Forget the fact that, at the end of the day, we’re still talking about a highly accomplished person of integrity, sincerity and dedication to public service, a top administrator in one of the most efficient and corruption-free governments in the world. Forget about taking pride in the prospect of a woman leading Hong Kong for the first time in history. Let’s just wallow in the gutter of negativity and resort to vulgar name-calling.

The irony of it all is that, out in the wider world, beyond the limited scope of Cantonese semantics, the number seven is and has always been considered auspicious, lucky, mystical or magical.

A devout Catholic like Lam could welcome the nickname, given its religious connotations.

In the Judeo-Christian world, seven is a number that denotes perfection and completion. The Bible is loaded with references to it.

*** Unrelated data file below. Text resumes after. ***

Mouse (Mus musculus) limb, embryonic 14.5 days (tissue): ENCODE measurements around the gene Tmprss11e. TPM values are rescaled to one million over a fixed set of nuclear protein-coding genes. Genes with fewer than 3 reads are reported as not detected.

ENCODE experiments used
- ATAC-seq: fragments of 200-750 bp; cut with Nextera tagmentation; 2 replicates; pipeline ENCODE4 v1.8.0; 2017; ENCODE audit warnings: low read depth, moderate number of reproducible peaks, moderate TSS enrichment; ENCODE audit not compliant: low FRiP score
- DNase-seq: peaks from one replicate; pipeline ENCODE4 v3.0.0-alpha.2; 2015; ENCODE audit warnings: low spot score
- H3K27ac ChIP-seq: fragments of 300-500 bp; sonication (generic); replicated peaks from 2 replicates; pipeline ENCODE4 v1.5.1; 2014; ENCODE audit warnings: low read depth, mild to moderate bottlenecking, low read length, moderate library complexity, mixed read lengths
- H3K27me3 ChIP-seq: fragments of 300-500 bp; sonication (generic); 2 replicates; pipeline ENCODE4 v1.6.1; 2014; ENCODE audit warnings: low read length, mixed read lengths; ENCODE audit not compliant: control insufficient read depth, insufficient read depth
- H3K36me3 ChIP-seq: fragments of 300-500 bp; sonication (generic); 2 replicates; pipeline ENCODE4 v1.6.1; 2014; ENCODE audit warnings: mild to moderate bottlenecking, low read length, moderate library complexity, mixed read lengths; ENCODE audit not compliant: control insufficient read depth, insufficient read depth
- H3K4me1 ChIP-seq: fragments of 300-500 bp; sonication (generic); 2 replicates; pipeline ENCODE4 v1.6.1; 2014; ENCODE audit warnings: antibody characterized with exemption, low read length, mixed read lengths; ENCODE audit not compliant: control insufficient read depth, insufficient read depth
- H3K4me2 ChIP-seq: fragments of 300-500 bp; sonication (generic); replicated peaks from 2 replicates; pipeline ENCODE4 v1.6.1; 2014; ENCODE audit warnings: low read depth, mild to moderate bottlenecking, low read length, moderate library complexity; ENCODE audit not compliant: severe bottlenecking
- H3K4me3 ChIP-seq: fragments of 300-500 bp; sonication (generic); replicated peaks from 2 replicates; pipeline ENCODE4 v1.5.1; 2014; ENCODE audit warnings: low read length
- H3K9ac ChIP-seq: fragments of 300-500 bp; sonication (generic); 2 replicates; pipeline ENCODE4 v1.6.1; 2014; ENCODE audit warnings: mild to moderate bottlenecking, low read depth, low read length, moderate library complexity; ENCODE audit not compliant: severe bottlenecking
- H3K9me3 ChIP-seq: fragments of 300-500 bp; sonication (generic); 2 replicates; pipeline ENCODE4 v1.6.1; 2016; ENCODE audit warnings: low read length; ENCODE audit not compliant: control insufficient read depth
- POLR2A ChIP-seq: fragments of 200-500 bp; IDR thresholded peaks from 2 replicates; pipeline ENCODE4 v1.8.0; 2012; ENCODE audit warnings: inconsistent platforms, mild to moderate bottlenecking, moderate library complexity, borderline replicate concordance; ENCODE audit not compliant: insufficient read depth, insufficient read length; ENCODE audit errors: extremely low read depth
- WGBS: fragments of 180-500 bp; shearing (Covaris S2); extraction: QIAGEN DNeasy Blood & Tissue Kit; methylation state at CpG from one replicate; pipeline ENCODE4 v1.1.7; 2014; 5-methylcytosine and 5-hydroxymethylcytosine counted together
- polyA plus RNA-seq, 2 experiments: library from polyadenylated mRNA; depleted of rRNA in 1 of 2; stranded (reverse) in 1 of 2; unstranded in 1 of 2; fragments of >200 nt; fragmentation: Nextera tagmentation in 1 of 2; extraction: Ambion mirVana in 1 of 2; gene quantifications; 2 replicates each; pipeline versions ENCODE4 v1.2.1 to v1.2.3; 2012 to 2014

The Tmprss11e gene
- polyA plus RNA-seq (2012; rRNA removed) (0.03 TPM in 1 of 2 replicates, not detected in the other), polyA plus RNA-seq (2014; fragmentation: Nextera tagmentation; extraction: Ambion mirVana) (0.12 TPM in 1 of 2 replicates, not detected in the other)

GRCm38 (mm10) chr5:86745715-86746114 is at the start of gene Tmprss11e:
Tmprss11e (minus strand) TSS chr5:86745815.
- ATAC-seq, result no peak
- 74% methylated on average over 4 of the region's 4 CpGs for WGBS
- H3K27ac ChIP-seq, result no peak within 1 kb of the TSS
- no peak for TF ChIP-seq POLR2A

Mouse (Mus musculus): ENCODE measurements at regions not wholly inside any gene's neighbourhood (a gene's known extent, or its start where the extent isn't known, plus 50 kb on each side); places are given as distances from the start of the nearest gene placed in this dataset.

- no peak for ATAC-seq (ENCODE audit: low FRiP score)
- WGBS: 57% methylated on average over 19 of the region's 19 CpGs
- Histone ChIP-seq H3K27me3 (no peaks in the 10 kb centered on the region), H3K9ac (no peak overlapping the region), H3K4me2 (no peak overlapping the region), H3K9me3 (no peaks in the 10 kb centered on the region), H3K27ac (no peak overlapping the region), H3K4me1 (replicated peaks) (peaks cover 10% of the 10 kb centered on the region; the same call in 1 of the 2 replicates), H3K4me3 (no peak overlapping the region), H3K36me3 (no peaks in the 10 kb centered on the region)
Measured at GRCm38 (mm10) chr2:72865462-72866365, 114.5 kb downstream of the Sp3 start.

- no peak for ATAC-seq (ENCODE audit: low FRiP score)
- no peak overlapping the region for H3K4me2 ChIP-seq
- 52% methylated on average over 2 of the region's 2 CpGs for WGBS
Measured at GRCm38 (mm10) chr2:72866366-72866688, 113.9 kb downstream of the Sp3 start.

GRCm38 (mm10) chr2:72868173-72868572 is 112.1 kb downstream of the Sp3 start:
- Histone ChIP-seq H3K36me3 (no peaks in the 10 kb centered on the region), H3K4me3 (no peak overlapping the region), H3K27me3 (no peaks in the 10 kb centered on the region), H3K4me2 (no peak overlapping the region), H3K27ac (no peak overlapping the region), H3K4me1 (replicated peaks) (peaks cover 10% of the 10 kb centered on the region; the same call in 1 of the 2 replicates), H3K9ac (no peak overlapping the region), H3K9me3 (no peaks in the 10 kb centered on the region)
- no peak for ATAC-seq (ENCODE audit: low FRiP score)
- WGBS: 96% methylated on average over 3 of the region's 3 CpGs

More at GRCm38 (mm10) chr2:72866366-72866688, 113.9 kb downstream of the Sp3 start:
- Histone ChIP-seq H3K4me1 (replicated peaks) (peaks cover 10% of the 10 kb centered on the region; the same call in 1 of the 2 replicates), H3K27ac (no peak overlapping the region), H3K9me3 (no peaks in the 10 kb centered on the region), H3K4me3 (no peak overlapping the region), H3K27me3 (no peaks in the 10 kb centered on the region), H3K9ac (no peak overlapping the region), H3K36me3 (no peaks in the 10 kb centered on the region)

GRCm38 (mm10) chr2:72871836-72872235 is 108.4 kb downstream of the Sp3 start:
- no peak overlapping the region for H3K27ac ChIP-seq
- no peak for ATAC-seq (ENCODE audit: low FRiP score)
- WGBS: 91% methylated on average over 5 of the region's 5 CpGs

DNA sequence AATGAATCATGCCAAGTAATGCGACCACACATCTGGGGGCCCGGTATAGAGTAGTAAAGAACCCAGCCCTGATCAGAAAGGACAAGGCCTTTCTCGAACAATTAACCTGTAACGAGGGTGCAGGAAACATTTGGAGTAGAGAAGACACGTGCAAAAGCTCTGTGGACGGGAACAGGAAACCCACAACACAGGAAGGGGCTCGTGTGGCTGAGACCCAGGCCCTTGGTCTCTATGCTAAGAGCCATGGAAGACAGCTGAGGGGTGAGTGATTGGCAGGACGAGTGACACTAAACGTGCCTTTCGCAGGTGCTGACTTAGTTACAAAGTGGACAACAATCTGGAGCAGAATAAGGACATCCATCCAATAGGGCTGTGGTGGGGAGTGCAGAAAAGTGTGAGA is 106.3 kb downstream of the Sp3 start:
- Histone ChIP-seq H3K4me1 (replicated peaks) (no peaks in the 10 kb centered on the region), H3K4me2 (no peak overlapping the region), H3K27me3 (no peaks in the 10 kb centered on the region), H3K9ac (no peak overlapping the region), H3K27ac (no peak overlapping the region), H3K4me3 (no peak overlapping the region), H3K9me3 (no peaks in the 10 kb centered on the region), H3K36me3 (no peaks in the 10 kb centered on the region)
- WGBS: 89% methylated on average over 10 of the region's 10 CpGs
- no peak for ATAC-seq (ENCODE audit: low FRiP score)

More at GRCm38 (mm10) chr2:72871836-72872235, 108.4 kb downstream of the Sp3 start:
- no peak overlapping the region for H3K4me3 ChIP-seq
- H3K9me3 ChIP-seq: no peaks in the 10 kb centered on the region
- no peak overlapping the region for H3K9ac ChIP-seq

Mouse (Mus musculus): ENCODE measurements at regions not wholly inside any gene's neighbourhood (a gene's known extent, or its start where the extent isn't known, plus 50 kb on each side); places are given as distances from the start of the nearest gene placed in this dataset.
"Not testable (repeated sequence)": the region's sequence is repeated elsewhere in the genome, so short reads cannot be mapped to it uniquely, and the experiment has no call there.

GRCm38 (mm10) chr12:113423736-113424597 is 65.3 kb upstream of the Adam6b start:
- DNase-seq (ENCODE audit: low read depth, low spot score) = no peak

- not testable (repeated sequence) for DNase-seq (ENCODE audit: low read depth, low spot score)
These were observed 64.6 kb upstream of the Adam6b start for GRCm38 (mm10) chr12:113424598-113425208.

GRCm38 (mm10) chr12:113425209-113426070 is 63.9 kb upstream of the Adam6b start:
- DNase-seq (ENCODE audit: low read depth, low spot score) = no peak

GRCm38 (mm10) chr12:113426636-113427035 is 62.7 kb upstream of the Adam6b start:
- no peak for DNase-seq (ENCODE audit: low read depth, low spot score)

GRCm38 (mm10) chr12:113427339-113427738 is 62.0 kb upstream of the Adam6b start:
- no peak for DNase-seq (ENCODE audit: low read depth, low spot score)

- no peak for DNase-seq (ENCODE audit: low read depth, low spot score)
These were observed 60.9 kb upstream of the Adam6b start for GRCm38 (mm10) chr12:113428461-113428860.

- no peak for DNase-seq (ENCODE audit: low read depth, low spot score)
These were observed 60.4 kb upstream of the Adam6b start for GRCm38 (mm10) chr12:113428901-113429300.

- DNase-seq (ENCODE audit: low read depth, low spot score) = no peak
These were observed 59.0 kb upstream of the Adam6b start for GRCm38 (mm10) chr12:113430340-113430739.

The Book of Genesis, for example, postulates that God rested on the seventh day after creating the universe – hence the Jewish tradition of observing the Sabbath on the last day of the week.

In Christianity, 777 is projected as the numerical representation of the Trinity – Father, Son and Holy Ghost – and the antithesis of 666, the devil’s number.

Other religions, too. The Koran has repeated references to seven heavens, and Muslim pilgrims in Mecca walk around the Kaaba seven times. When the Buddha was born, the story goes, he walked seven steps portending his achievement of the seven stages of enlightenment.